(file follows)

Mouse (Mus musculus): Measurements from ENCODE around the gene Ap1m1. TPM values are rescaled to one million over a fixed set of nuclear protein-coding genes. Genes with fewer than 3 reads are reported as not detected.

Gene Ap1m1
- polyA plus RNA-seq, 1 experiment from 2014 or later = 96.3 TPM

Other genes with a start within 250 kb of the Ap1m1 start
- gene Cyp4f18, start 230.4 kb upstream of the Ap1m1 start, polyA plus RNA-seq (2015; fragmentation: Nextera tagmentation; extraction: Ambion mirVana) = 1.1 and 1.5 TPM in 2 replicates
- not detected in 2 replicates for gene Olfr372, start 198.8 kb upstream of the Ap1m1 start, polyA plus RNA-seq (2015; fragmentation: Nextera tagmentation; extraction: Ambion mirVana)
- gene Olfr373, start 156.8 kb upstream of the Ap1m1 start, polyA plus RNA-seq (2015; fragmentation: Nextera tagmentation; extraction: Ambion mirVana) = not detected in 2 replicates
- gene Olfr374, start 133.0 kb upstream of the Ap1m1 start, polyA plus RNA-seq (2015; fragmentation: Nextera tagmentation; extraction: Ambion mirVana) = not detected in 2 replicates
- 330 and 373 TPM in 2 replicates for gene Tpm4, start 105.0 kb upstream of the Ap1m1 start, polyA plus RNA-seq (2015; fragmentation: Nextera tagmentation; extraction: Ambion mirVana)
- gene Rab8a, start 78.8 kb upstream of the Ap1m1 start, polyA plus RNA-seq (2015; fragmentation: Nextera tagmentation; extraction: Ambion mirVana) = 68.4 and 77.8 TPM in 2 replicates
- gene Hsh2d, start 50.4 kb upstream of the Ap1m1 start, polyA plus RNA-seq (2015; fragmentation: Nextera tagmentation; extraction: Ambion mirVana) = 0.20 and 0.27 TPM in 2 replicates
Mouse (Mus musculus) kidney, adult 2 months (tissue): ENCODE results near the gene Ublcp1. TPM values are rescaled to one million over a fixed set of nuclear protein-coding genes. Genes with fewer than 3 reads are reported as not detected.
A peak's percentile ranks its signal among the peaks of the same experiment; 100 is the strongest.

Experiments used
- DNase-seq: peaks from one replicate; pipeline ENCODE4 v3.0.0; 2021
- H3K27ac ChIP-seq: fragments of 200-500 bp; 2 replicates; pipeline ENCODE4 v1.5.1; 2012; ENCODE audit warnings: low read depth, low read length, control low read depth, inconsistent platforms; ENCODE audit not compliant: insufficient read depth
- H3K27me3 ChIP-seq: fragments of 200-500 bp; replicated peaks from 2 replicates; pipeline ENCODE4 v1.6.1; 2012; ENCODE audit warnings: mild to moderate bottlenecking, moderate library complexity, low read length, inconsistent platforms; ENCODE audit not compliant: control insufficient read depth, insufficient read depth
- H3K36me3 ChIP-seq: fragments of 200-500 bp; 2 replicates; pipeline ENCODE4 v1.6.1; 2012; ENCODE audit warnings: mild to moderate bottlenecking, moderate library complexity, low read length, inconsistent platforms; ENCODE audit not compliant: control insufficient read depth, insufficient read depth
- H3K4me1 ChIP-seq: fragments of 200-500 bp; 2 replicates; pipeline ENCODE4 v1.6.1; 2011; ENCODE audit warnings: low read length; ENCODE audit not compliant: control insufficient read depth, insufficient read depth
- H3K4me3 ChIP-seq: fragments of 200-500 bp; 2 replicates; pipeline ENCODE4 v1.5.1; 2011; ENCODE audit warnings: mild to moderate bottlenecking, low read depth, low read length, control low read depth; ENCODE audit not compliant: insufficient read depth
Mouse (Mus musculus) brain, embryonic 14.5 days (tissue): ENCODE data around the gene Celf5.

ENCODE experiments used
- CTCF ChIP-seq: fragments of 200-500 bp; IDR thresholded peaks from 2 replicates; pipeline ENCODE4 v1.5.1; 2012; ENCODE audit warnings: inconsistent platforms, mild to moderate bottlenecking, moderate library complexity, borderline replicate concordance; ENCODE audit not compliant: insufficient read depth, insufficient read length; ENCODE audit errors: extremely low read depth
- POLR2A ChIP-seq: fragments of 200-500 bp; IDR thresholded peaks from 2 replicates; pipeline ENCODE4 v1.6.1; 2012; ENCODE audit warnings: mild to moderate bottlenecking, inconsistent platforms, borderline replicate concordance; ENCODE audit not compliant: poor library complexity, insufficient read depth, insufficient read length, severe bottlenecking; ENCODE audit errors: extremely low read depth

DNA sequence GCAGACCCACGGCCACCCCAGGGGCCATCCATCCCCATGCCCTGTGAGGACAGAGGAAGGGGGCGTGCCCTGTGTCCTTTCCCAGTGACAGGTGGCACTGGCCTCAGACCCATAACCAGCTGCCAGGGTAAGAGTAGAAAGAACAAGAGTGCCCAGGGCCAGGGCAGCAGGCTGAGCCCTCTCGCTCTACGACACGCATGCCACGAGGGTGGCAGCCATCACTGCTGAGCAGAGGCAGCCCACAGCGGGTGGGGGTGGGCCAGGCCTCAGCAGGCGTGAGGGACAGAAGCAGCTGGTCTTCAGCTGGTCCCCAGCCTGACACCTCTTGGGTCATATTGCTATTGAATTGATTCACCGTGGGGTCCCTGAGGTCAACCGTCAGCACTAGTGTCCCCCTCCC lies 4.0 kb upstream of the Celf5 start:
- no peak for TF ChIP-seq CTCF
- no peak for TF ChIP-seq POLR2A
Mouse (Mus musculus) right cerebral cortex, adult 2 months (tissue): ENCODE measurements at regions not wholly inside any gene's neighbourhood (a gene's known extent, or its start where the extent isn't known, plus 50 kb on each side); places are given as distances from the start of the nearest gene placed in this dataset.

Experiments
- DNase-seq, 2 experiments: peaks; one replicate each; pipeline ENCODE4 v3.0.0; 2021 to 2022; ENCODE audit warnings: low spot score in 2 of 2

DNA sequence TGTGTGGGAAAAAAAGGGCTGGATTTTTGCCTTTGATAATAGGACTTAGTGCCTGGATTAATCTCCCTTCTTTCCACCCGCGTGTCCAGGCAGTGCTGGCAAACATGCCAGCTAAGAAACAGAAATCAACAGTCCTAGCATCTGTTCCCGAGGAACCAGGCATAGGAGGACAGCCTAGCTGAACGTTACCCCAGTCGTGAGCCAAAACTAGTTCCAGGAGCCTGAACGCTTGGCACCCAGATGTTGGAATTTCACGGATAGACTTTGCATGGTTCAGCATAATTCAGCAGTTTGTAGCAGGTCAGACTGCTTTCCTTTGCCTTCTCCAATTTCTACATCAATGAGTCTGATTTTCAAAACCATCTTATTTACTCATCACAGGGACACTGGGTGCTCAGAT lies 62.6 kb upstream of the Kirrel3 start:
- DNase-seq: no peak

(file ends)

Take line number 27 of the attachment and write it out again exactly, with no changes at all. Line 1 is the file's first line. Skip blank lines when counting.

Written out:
- no peak for TF ChIP-seq POLR2A